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For Ali Farahbakhsh, prisoner of conscience


April 2, 2007

Over the past few months, I have come to know a name I had never heard before, Ali Farahbakhsh.  While everyone was hoping to see him finally freed, this young Iranian journalist, who had been detained at Evin prison for the past several months, was recently tried and sentenced to three years in prison, based on ambiguous and unfounded charges.  His research and journalism domain is economics and finance.  He isn’t even a social or a political journalist. 

Farahbakhsh was imprisoned for several months, forced to “confess” to having ties to outside agencies keen on overthrowing the Iranian government.  He refused to confess to something he didn’t do, hence he was handed a sentence of three years’ jail term this week.  Three years.  For what?  My heart cries with the injustice he has had to face.  I am angry that I can’t do anything to help him, to get him out, to return him to his mother, wife and one-year-old toddler, to his home where he can think, and to his keyboard where he can pour out his thoughts and soul.

All my life, I have had itchy fingers.  I like to write.  Some days, it is a good way to classify my thoughts.  Some days it feels like a massive release of emotions and feelings which are creating havoc in my mind.  Some other days it becomes such an urgent need, such an explosion of energy and thought in me that unless I sit down and pour it out, it won’t stop and will drive me crazy with anxiety.  Writing is my way of expression.  As a result, I have immense respect for anyone who writes.  I read books, articles, blogs, and even notes others write, all the time learning, all the time connecting to the producer of those thoughts and words on a very personal level.

I have no illusions, however.  I am not an author, nor a journalist.  I lack the training, and more importantly, the requisite courage that goes with those professions.  This makes me respect journalists, especially Iranian journalists, even more.  Walking the tightrope of censorship and social taboos, they are the brave soldiers of cultural and social change in a very dangerous environment, risking prosecution, imprisonment, and torture.  Whenever one of them is arrested in Iran, my heart and soul aches with horrible pain and worry.  What would a writer do in jail?  What would he or she do with those itchy fingers?  How would those explosions of ideas, thought, and feelings fare in prison?  My eyes fill with tears thinking that a decent, thoughtful, educated individual is put in a cell with criminals or worse yet, in a small cell, suffering solitary confinement.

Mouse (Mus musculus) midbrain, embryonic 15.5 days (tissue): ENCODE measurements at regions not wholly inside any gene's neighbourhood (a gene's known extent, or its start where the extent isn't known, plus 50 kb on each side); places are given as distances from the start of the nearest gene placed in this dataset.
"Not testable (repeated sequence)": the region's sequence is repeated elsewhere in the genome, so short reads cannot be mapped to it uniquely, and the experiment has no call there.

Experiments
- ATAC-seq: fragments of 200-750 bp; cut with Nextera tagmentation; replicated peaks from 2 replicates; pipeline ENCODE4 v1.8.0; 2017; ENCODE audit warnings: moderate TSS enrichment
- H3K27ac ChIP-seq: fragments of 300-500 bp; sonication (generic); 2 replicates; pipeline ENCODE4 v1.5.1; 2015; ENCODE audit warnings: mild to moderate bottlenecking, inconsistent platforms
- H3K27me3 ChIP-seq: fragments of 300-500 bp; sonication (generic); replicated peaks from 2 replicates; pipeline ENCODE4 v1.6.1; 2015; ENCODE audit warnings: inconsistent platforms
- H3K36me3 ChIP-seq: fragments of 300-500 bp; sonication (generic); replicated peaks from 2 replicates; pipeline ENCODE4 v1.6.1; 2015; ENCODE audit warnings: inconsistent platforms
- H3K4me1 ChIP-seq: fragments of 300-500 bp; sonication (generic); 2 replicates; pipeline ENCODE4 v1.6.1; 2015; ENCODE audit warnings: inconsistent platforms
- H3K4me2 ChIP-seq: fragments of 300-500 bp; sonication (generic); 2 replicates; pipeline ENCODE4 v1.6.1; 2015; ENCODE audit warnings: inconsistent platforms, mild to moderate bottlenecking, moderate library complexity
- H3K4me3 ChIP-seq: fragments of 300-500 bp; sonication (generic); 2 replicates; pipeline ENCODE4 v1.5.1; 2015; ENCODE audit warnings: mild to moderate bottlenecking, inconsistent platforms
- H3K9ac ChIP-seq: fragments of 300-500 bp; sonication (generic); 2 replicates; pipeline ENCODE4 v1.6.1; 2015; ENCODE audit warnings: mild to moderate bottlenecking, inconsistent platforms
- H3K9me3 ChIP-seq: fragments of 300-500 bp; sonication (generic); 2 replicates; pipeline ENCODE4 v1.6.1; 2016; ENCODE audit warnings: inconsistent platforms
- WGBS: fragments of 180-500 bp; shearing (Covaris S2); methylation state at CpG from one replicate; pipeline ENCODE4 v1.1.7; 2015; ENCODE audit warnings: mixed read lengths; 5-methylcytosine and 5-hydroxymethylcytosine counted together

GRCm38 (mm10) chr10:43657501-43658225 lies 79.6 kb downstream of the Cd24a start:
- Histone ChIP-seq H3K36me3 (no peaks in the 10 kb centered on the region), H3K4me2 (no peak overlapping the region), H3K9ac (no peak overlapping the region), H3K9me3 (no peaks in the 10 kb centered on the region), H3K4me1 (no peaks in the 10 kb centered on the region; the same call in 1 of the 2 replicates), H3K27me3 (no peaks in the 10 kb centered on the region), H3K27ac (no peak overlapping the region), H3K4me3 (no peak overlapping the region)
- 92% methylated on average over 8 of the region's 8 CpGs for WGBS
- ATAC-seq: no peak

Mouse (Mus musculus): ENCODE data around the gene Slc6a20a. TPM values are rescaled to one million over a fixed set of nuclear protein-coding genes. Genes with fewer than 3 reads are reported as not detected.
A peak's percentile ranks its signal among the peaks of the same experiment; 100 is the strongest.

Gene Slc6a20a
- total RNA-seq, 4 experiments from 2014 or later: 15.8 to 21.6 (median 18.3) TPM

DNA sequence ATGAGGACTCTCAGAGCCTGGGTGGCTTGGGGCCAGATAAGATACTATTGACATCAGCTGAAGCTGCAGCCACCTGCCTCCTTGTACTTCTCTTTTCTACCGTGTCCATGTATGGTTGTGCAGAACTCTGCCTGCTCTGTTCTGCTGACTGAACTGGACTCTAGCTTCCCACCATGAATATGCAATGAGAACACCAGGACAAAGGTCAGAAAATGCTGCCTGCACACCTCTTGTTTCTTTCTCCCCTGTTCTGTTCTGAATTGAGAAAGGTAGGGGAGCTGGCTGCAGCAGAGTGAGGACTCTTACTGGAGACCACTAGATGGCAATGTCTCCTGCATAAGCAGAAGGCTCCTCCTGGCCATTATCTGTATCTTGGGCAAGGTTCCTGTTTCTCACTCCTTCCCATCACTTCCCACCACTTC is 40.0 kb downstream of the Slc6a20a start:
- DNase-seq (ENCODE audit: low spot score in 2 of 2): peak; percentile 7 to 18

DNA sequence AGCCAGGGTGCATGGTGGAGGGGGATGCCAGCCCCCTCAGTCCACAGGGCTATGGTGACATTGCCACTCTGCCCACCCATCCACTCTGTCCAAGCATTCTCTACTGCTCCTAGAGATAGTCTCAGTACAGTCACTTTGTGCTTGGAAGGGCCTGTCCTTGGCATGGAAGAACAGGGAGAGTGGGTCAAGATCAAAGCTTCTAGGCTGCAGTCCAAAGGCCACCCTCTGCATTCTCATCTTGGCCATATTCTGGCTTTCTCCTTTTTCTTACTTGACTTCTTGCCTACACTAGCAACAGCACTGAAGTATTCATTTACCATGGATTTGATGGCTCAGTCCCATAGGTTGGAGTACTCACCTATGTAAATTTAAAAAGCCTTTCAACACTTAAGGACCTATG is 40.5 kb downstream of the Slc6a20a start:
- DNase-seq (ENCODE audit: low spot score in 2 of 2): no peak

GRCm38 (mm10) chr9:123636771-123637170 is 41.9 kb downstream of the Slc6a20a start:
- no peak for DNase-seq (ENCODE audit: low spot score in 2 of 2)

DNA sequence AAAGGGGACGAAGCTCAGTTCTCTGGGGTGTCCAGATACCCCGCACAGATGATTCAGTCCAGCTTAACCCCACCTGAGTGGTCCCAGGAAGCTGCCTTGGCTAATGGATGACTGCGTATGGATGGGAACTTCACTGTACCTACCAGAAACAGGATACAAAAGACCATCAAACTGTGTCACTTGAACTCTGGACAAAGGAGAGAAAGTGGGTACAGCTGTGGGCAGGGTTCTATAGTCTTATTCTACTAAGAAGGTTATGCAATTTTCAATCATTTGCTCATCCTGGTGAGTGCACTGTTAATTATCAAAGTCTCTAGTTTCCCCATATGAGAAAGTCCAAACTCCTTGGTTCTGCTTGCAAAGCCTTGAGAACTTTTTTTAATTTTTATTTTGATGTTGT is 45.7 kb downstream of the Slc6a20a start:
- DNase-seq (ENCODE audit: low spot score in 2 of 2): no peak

What is Ali Farahbakhsh doing right now?  Lying on his narrow bed in his cell?  Counting the days he has been in that cell?  Going crazy with the thought of the days and years he will have to stay there?  Does he have cellmates?  Who are they?  Do they talk?  What about?  He’s probably thinking that he should have written political articles, because that way he would have been a better-known figure and there might have been a bigger outcry for his release!  Writing columns on economic affairs has probably not brought him enough fame!  In actuality, I don’t think he is thinking about these questions much.  He is probably worried about the safety and livelihood of his family in his absence.

Today I tip my hat to all the unsung heroes of this dreadful and dangerous profession that journalism in Iran is.  Today my itchy fingers salute Ali Farahbakhsh in Evin.  I hope that as he sits around thinking about the nightmare that his life has become, he is hit with a warm wave of sympathy and respect that is sent to him from all these thousands of miles away.  I hope this wave of affection and respect reaches him and makes this day, this minute, and this instant, a little more tolerable for him.  I hope that even for a few minutes, he finds calm and peace in the knowledge that though we can’t get him out, we won’t forget him.

As for what practical steps we can take to help Ali Farahbakhsh, first we must acknowledge that we know of this injustice.  Next we must spread awareness about this young journalist’s story, and appeal to human rights organizations that by now are familiar with ways for demanding Iranian journalists’ release, getting petitions signed, etc.  In between our other worries and concerns, let us do make time for supporting someone who is falsely charged and imprisoned, and is serving his unfair prison term unsupported and all alone.  Let us show that we respect his life, thought, and courage.  Let us show that we care. Comment

Human Rights Watch
350 Fifth Avenue, 34th floor
New York, NY 10118-3299 USA
Tel: 1-(212) 290-4700, Fax: 1-(212) 736-1300

Amnesty International USA
5 Penn Plaza, 14th Floor
New York, NY 10001
Tel:  1-(212) 807-8400,  Fax:  1-(212) 463-9193

Human Rights First
New York Headquarters
333 Seventh Avenue, 13th Floor
New York, NY  10001-5108
Tel:  1-(212) 845-5200
Fax:  1-(212) 845-5299


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